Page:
Opportunities await retailers for in-aisle mobile phones
- July 29, 2011
A report released this month in the US has found that retailers are not adequately responding to the rising trend of consumers using mobile phone technology while shopping in supermarkets and other retail stores.
The report, title “the Future of In-Aisle Mobile: A Framework for Consumer-Centered Innovation”, was released by White Horse Digital Futures Group, which specialises in consumer technologies.
The report found that more consumers are able to use their smartphones to scan, research and compare the prices of products, and that this is changing consumer behaviour. However, retailers are slow to respond adequately to this consumer capability.
The report envisaged that the evolution of the use of smartphones in retail will develop from smartphone technology being used as a device external to the store to eventually becoming part and parcel of the in-aisle retail experience.
The report found that many smartphone owners use their devices for a range of shopping functions, including searching for a lower price for a product, looking up product reviews and store information, scanning the electronic tag of a product to view product information, or downloading coupons and discount offers delivered to their smartphone. The report stated that retailers should be catering to this trend in retail behaviour.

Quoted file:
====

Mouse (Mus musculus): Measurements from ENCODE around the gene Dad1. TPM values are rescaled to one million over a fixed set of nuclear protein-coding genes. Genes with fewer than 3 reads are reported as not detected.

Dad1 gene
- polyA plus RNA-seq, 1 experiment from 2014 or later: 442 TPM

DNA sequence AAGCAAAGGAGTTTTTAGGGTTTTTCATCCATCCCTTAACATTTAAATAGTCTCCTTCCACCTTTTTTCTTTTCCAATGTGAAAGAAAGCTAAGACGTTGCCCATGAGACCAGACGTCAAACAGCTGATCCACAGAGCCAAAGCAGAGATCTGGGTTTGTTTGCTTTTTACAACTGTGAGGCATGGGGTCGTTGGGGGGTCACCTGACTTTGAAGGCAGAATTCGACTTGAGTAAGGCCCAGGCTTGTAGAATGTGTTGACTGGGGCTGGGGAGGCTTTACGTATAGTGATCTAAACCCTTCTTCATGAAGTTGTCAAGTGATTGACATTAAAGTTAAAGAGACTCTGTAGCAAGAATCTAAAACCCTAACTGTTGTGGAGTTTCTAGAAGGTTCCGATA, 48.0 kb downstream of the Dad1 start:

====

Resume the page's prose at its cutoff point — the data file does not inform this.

Some US chain stores and manufacturers have started to provide QR codes – a form of electronic tagging – on their products. QR codes allow consumers to scan codes with their smartphone camera and get detailed product information and reviews. However, the report noted that there is a lack of information and guidance in stores about how QR codes work, and where to download the applications used to scan the QR code.
In particular for the food industry, there is scope for smartphone technology and QR code scanning to be used on food products. The ability of QR codes to store more information than traditional barcodes is currently being examined as a means of enhancing food traceability and consumer access to food nutritional and allergen information by governments, industries and academia alike.
Although not mentioned in this particular report, Australian Food News has noted that there are reportedly a number of related technologies being developed to allow retailers to use the QR code system as a means of tracking or interacting with their customers within the store or mapping their shopping patterns.